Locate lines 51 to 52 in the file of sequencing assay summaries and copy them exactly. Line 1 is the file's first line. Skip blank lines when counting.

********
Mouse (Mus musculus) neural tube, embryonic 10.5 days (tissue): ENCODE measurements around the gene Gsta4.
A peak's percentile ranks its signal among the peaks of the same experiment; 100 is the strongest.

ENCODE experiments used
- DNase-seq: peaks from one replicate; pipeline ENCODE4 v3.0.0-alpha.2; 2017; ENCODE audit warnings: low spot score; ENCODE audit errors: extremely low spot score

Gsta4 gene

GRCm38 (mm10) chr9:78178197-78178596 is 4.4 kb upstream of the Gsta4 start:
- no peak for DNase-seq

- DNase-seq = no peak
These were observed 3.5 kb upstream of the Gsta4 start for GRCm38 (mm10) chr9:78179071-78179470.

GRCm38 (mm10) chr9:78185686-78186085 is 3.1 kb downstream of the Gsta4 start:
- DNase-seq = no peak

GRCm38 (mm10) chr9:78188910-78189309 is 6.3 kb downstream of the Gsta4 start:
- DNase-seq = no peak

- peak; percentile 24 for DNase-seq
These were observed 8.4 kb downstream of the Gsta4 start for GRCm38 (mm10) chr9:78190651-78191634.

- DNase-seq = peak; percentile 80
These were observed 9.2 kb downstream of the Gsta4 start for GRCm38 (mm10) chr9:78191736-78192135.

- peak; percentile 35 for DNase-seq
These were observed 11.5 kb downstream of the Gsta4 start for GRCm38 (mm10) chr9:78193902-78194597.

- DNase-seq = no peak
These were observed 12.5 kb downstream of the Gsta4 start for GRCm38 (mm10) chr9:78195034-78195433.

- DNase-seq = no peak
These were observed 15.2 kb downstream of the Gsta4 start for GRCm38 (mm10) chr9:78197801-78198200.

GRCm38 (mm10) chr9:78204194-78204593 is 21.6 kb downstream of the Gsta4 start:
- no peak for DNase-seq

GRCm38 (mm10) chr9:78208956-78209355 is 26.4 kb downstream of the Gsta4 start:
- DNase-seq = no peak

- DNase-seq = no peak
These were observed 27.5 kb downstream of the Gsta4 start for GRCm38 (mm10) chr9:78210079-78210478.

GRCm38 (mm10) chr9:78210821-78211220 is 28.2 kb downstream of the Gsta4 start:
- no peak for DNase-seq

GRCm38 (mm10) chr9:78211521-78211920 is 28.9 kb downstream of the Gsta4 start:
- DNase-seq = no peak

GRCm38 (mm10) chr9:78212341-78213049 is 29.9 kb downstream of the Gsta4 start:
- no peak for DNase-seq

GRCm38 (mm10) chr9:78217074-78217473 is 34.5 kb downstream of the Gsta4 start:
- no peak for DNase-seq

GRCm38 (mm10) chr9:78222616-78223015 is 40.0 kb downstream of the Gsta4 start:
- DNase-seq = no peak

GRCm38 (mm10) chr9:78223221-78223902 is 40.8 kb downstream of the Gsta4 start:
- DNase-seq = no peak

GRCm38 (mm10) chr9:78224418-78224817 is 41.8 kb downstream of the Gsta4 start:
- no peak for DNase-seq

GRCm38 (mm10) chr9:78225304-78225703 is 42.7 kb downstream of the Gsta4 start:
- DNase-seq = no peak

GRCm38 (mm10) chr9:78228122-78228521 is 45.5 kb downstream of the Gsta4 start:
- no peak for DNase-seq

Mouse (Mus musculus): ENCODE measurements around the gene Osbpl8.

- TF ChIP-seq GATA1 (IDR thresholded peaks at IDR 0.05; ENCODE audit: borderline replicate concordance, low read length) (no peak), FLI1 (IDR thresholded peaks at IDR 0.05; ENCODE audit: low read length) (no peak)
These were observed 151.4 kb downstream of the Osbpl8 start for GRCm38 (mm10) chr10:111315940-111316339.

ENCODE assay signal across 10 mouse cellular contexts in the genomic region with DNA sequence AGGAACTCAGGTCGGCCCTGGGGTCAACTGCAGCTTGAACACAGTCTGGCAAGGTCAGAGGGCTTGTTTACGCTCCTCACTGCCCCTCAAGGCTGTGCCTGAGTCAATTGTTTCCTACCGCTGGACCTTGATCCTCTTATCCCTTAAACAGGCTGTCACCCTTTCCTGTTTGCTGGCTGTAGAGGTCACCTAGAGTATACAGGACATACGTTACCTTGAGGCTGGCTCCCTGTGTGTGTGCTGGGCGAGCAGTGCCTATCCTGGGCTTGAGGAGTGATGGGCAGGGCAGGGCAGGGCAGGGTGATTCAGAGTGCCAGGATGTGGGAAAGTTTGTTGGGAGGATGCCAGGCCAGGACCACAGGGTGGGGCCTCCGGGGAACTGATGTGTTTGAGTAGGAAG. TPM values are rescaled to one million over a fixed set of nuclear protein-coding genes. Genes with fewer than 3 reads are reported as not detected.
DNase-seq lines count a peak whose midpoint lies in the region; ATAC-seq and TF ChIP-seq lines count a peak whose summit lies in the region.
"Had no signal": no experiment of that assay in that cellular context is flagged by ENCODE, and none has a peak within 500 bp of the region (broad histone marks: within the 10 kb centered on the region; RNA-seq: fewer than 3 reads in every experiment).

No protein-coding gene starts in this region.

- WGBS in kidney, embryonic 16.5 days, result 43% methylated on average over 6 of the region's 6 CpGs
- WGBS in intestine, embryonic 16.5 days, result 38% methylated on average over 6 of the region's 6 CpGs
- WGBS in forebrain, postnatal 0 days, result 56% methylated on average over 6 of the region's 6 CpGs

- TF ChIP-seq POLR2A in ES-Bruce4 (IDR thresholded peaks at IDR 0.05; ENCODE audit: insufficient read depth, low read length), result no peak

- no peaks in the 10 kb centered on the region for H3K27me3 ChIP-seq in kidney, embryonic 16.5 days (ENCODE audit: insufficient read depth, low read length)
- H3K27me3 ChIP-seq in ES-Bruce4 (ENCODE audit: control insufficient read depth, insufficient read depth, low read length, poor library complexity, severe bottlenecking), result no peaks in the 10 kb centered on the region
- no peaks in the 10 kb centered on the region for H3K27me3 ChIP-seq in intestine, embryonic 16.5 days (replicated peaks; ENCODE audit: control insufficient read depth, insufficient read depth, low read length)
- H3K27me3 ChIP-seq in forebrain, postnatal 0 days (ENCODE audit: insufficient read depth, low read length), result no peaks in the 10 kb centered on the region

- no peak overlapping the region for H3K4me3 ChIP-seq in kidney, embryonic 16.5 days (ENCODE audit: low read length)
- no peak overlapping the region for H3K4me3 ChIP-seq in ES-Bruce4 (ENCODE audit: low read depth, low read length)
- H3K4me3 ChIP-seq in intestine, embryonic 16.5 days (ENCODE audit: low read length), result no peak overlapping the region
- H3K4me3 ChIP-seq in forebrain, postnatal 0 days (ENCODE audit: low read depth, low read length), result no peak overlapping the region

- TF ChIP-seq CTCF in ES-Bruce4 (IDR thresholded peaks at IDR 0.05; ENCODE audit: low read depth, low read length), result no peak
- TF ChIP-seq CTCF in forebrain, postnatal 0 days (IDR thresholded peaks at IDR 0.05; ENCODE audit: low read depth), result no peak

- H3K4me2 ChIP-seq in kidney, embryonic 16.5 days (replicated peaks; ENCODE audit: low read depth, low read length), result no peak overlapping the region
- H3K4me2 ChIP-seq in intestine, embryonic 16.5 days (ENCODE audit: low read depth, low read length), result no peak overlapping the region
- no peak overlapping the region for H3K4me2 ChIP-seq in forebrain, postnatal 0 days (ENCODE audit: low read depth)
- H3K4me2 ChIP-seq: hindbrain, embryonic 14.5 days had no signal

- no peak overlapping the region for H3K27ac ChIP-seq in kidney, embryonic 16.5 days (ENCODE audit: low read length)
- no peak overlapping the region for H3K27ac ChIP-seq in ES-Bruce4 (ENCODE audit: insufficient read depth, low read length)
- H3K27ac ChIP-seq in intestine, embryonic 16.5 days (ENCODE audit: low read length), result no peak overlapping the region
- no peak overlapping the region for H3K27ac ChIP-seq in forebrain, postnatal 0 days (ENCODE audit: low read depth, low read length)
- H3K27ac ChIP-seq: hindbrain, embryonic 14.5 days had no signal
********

ENCODE assay signal across 10 mouse cellular contexts in the genomic region with DNA sequence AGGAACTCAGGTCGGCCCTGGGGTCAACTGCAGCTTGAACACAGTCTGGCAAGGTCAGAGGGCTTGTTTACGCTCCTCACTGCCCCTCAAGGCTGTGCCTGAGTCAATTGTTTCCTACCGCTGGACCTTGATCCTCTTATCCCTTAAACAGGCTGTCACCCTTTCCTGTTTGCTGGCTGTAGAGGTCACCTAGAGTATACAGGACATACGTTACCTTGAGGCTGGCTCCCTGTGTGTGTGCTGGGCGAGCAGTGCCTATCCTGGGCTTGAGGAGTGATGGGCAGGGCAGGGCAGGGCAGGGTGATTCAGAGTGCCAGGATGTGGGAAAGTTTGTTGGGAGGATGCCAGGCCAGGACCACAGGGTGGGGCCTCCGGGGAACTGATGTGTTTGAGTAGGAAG. TPM values are rescaled to one million over a fixed set of nuclear protein-coding genes. Genes with fewer than 3 reads are reported as not detected.
DNase-seq lines count a peak whose midpoint lies in the region; ATAC-seq and TF ChIP-seq lines count a peak whose summit lies in the region.